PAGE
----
11. 4 points
    I was in a similar place as you for a long time. I remember when I first got HPPD it was like being transported into another world because my DP-DR symptoms were so severe. I literally thought I was dreaming this all at one point. Everything looked like a cartoon, people looked like they were sculpted from clay and my visual-spacial recognition system was so completely destroyed I couldn't move my eyes anywhere or track anything across my field of vision without a gigantic and long-lasting smear that persisted for sometimes minutes after I took my eyes away from it. I've made tremendous progress since that time and I attribute most all of it to abstaining from drugs and living a healthy lifestyle, especially with regards to eating habits. I don't know what to tell you other than you're not alone, many people here have suffered from intense HPPD and DP-DR and that 1.5 years is nothing in terms of recovering from HPPD. Also, I've been to so many dark places and thought I'd never make it out alive. I don't know how many times I've contemplated suicide, but I've always pulled through, always somehow found a way out and kept on pushing. After two years I'm so happy I did. Though I still have HPPD it's gotten so much better, especially after transforming my diet, and I'm finally in a place where I'm OK from day to day, which I never could say until now. HPPD is a very long road and a very strenuous fight, but as others have already pointed out life is worth living even if difficult. You just need to give yourself time.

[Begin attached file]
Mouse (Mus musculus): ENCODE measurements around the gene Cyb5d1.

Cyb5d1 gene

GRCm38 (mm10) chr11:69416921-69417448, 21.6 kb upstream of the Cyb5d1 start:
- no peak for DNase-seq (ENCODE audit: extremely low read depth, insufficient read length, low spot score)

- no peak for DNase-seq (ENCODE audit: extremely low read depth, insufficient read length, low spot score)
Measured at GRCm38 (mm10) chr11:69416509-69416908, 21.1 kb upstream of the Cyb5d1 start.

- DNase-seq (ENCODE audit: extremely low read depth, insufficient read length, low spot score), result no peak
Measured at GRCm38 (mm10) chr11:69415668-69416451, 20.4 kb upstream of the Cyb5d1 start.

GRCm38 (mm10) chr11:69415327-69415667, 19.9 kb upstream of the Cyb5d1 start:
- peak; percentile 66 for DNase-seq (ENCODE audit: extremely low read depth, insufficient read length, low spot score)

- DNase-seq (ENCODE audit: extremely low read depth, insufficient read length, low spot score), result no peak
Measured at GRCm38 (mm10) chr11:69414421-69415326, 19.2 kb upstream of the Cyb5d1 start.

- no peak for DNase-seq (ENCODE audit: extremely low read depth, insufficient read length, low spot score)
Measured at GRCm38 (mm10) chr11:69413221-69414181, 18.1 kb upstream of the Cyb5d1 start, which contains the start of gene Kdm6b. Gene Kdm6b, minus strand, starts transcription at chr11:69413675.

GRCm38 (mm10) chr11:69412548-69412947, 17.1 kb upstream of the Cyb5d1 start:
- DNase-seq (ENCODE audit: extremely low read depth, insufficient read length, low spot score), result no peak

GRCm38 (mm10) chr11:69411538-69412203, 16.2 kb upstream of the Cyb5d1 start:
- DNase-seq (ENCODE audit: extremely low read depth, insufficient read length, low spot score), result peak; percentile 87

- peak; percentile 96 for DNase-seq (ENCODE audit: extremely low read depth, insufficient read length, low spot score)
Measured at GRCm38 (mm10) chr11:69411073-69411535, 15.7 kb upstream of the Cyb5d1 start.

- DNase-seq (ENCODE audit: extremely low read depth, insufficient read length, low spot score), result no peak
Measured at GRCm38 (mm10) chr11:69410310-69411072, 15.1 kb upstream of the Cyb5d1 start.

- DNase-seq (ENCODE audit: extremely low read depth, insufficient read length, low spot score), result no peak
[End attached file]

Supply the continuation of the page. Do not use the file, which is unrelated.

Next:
12. 4 points